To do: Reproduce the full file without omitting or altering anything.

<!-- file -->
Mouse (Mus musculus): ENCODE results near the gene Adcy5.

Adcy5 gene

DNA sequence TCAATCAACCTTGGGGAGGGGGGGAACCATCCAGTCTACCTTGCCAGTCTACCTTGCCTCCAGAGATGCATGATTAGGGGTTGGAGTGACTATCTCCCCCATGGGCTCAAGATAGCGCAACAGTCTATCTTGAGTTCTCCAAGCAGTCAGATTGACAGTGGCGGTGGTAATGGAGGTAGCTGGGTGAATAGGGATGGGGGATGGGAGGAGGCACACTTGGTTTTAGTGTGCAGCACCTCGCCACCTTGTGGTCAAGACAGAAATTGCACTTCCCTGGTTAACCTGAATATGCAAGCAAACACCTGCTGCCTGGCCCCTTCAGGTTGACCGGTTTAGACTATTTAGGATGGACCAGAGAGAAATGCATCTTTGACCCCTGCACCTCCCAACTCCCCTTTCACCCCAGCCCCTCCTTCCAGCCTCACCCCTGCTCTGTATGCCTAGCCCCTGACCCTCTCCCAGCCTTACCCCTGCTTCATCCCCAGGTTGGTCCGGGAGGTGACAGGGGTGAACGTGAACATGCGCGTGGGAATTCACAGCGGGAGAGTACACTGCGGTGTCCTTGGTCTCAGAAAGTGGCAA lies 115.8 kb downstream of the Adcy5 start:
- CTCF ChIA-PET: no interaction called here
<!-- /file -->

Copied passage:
Mouse (Mus musculus): ENCODE results near the gene Adcy5.

Adcy5 gene

DNA sequence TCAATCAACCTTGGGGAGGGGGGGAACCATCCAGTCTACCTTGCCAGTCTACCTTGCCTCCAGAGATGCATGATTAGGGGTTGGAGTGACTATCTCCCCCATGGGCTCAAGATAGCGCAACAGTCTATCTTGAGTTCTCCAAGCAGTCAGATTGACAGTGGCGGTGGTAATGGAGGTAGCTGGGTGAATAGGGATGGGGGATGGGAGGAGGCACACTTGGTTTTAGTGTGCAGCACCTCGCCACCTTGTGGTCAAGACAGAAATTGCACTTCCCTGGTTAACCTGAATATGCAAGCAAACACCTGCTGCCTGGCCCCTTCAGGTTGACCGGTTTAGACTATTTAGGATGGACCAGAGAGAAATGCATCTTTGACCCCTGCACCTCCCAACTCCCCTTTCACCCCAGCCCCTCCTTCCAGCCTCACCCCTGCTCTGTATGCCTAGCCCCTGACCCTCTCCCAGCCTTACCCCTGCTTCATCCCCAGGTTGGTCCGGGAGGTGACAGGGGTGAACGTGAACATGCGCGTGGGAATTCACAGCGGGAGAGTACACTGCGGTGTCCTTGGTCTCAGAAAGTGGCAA lies 115.8 kb downstream of the Adcy5 start:
- CTCF ChIA-PET: no interaction called here